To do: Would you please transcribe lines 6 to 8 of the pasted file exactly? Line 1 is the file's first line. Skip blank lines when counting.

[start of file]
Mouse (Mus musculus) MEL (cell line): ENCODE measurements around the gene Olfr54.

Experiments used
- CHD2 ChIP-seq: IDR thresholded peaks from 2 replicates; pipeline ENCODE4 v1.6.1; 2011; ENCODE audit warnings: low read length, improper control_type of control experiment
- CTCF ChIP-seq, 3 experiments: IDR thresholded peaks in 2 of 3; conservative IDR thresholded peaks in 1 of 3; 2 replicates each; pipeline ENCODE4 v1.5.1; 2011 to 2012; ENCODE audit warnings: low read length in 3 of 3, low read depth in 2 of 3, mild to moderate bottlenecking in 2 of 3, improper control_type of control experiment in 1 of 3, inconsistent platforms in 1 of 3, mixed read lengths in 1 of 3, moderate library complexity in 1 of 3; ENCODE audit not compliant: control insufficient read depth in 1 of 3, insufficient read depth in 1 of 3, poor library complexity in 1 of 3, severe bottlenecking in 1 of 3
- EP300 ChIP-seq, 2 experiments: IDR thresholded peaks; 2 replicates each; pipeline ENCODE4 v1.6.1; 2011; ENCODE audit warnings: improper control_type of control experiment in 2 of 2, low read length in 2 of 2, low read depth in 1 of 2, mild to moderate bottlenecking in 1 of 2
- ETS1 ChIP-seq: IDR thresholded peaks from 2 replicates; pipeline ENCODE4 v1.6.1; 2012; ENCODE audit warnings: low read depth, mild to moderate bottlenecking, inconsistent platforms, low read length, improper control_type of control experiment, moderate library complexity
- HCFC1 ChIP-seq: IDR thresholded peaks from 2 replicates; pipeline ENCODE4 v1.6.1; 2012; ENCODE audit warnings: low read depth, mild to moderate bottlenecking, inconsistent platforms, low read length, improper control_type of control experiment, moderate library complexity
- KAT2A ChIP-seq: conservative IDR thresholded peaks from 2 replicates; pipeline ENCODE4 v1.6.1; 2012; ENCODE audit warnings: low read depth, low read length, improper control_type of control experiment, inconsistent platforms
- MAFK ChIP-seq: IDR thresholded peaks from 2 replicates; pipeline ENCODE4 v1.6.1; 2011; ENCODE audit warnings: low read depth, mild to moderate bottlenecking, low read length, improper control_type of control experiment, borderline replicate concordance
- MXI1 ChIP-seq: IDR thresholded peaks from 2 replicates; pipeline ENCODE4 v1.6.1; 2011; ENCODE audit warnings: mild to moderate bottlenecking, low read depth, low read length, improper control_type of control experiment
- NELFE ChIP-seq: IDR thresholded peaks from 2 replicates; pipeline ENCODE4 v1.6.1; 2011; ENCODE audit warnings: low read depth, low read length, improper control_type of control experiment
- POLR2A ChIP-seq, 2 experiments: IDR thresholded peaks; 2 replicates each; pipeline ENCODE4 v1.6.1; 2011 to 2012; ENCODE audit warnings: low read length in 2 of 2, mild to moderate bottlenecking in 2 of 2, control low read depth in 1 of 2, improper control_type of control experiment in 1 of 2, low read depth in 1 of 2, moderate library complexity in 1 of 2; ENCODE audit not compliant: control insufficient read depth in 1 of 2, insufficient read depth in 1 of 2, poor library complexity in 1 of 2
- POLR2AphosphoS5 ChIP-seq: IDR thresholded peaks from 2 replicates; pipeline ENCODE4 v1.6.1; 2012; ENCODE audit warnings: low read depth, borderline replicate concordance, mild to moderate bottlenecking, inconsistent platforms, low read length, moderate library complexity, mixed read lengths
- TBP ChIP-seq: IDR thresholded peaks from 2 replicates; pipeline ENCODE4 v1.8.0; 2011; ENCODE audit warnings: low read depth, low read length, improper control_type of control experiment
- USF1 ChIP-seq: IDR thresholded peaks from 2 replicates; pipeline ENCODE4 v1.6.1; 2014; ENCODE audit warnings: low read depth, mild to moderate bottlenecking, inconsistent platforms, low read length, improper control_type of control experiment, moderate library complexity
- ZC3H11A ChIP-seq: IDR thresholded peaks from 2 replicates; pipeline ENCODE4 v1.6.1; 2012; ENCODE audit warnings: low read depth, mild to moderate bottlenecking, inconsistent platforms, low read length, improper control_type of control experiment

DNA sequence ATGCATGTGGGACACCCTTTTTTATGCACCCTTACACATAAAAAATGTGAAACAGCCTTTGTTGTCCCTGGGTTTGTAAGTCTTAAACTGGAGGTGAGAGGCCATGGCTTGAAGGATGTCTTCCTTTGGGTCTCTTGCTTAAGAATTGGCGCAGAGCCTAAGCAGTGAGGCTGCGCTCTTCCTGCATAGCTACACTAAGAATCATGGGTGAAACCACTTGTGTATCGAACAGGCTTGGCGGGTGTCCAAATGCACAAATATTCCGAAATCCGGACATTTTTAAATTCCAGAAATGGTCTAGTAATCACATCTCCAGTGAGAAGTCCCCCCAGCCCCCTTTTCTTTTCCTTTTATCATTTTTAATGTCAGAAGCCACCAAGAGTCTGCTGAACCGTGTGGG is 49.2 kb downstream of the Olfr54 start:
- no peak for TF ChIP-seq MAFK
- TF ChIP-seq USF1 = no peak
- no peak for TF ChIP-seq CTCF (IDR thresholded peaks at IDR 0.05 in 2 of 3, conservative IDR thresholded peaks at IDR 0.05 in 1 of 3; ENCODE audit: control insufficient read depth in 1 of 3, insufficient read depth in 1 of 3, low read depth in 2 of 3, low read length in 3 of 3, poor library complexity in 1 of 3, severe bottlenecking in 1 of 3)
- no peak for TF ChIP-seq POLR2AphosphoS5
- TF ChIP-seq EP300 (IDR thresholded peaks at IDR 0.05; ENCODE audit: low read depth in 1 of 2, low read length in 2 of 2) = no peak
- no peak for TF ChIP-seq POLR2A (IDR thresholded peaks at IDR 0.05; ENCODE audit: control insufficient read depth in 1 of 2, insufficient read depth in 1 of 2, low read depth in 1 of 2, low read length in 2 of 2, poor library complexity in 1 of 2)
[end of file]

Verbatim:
- ETS1 ChIP-seq: IDR thresholded peaks from 2 replicates; pipeline ENCODE4 v1.6.1; 2012; ENCODE audit warnings: low read depth, mild to moderate bottlenecking, inconsistent platforms, low read length, improper control_type of control experiment, moderate library complexity
- HCFC1 ChIP-seq: IDR thresholded peaks from 2 replicates; pipeline ENCODE4 v1.6.1; 2012; ENCODE audit warnings: low read depth, mild to moderate bottlenecking, inconsistent platforms, low read length, improper control_type of control experiment, moderate library complexity
- KAT2A ChIP-seq: conservative IDR thresholded peaks from 2 replicates; pipeline ENCODE4 v1.6.1; 2012; ENCODE audit warnings: low read depth, low read length, improper control_type of control experiment, inconsistent platforms